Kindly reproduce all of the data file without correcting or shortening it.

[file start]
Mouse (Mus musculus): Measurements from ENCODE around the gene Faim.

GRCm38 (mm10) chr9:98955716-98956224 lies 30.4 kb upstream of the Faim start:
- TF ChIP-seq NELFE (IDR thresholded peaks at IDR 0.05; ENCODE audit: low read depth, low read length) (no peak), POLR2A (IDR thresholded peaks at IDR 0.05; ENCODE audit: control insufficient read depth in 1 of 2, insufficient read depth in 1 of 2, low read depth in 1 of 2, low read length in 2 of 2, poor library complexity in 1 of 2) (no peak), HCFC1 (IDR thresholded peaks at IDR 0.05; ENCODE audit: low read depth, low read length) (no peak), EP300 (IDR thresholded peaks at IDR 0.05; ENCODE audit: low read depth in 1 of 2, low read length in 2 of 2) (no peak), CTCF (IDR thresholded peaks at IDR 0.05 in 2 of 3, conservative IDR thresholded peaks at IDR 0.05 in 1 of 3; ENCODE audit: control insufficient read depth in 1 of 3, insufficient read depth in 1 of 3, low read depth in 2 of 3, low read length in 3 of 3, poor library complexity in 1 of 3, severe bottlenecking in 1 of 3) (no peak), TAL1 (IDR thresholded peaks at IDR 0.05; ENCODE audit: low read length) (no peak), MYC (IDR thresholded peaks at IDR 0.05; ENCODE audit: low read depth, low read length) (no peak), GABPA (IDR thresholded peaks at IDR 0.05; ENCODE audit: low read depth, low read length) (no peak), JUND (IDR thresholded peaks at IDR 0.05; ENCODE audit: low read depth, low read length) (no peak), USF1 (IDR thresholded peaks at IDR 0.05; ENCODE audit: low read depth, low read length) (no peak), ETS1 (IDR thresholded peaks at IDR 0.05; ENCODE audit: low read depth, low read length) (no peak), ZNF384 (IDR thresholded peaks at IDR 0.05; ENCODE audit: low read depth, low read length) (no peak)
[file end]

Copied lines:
Mouse (Mus musculus): Measurements from ENCODE around the gene Faim.

GRCm38 (mm10) chr9:98955716-98956224 lies 30.4 kb upstream of the Faim start:
- TF ChIP-seq NELFE (IDR thresholded peaks at IDR 0.05; ENCODE audit: low read depth, low read length) (no peak), POLR2A (IDR thresholded peaks at IDR 0.05; ENCODE audit: control insufficient read depth in 1 of 2, insufficient read depth in 1 of 2, low read depth in 1 of 2, low read length in 2 of 2, poor library complexity in 1 of 2) (no peak), HCFC1 (IDR thresholded peaks at IDR 0.05; ENCODE audit: low read depth, low read length) (no peak), EP300 (IDR thresholded peaks at IDR 0.05; ENCODE audit: low read depth in 1 of 2, low read length in 2 of 2) (no peak), CTCF (IDR thresholded peaks at IDR 0.05 in 2 of 3, conservative IDR thresholded peaks at IDR 0.05 in 1 of 3; ENCODE audit: control insufficient read depth in 1 of 3, insufficient read depth in 1 of 3, low read depth in 2 of 3, low read length in 3 of 3, poor library complexity in 1 of 3, severe bottlenecking in 1 of 3) (no peak), TAL1 (IDR thresholded peaks at IDR 0.05; ENCODE audit: low read length) (no peak), MYC (IDR thresholded peaks at IDR 0.05; ENCODE audit: low read depth, low read length) (no peak), GABPA (IDR thresholded peaks at IDR 0.05; ENCODE audit: low read depth, low read length) (no peak), JUND (IDR thresholded peaks at IDR 0.05; ENCODE audit: low read depth, low read length) (no peak), USF1 (IDR thresholded peaks at IDR 0.05; ENCODE audit: low read depth, low read length) (no peak), ETS1 (IDR thresholded peaks at IDR 0.05; ENCODE audit: low read depth, low read length) (no peak), ZNF384 (IDR thresholded peaks at IDR 0.05; ENCODE audit: low read depth, low read length) (no peak)